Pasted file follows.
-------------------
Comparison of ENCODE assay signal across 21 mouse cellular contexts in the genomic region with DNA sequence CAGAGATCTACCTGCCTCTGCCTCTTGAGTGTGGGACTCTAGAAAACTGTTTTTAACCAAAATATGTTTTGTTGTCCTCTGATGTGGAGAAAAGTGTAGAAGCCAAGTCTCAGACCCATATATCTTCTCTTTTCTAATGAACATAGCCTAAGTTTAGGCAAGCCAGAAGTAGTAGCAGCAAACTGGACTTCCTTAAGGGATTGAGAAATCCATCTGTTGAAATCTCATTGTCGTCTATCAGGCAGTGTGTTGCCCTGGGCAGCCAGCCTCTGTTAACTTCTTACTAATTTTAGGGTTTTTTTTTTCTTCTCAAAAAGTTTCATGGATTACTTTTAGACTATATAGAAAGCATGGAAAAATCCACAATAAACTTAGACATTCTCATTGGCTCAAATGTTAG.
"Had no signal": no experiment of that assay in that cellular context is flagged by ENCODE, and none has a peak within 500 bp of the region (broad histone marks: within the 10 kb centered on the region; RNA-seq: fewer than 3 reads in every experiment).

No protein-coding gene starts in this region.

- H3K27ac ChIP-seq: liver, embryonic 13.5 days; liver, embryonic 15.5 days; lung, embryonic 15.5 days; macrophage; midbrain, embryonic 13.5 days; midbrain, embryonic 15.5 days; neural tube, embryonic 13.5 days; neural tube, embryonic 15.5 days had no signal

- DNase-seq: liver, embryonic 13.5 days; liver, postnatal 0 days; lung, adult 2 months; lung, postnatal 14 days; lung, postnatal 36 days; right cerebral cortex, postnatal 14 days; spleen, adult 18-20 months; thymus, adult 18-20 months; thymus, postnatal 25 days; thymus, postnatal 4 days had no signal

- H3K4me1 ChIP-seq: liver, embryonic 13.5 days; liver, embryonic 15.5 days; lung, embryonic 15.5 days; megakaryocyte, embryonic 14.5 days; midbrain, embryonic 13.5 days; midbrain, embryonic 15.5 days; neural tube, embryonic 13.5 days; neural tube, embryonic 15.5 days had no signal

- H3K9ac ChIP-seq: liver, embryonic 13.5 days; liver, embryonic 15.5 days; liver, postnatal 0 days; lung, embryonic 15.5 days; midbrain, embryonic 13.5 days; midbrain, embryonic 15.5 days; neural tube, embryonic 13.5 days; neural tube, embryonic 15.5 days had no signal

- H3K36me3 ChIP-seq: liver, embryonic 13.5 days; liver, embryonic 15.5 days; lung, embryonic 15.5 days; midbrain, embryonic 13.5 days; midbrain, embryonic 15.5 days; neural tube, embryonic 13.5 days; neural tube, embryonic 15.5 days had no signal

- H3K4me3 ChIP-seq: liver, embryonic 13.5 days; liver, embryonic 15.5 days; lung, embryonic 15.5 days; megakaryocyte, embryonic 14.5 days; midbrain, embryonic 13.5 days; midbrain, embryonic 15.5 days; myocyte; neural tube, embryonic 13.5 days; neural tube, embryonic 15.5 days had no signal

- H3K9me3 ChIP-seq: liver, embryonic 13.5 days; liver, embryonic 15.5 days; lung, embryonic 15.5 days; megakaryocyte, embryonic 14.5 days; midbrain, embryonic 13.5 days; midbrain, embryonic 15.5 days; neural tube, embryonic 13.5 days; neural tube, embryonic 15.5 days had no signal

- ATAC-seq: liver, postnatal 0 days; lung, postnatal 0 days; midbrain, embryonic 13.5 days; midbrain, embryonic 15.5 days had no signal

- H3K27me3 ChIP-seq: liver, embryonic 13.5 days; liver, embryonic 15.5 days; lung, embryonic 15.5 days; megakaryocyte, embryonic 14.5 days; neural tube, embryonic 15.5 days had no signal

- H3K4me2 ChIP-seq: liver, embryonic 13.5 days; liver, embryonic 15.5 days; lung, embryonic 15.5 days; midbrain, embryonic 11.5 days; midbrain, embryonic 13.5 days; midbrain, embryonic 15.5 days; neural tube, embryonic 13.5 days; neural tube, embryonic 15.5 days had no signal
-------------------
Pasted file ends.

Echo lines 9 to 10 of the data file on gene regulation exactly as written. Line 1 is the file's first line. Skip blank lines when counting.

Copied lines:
- H3K4me3 ChIP-seq: liver, embryonic 13.5 days; liver, embryonic 15.5 days; lung, embryonic 15.5 days; megakaryocyte, embryonic 14.5 days; midbrain, embryonic 13.5 days; midbrain, embryonic 15.5 days; myocyte; neural tube, embryonic 13.5 days; neural tube, embryonic 15.5 days had no signal

- H3K9me3 ChIP-seq: liver, embryonic 13.5 days; liver, embryonic 15.5 days; lung, embryonic 15.5 days; megakaryocyte, embryonic 14.5 days; midbrain, embryonic 13.5 days; midbrain, embryonic 15.5 days; neural tube, embryonic 13.5 days; neural tube, embryonic 15.5 days had no signal